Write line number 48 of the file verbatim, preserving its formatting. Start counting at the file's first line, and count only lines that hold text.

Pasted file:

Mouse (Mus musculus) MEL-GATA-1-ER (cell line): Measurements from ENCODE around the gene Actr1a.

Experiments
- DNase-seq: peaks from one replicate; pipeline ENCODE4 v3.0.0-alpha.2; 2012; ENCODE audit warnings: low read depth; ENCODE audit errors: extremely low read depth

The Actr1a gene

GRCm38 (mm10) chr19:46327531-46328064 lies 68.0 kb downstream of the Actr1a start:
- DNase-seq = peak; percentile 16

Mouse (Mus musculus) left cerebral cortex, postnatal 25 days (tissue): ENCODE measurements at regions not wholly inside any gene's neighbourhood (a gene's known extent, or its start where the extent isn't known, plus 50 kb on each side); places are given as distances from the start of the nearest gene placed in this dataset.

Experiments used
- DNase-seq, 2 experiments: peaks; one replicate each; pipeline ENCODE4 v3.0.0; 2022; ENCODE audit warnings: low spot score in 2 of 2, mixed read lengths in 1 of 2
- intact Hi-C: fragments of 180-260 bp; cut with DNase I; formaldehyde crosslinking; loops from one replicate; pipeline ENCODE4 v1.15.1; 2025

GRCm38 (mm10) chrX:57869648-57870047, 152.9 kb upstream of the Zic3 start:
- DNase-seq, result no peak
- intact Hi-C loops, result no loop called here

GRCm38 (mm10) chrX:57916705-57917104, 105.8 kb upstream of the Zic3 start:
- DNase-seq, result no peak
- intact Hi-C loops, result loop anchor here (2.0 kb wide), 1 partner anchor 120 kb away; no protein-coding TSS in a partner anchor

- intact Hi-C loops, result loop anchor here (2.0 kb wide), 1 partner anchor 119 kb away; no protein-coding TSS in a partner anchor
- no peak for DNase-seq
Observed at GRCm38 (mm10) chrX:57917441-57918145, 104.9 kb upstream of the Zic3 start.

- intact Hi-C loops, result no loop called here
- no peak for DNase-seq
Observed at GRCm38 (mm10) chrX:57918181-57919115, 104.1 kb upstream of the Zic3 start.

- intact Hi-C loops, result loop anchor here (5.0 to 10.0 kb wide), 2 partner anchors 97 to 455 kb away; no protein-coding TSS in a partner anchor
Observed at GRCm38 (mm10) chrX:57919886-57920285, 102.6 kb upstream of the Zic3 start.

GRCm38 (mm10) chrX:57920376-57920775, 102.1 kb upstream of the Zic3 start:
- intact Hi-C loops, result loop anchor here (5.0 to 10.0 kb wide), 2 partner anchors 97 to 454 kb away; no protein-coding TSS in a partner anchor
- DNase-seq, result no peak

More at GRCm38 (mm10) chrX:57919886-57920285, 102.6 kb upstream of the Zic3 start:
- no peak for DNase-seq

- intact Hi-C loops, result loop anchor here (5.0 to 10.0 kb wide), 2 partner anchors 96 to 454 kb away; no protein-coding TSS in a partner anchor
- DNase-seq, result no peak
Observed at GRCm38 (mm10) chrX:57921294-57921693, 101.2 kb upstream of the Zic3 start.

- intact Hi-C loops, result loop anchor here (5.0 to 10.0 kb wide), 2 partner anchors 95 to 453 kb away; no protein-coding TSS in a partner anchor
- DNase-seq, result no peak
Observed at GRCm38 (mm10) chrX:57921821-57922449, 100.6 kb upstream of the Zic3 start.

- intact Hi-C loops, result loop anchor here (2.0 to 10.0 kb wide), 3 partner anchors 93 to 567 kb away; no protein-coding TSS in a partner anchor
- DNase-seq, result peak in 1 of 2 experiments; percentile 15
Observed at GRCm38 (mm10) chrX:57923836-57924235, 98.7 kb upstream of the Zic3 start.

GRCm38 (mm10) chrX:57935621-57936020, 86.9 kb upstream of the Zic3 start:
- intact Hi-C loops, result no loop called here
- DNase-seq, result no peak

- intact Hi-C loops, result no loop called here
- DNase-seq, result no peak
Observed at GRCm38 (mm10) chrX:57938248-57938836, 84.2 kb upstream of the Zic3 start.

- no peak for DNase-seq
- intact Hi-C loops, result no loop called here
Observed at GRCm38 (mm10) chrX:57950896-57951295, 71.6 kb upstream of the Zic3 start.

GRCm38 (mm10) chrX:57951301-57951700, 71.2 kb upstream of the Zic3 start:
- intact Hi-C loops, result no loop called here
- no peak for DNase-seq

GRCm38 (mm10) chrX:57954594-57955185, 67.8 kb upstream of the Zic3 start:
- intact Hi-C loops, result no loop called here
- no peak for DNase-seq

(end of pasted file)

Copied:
GRCm38 (mm10) chrX:57951301-57951700, 71.2 kb upstream of the Zic3 start: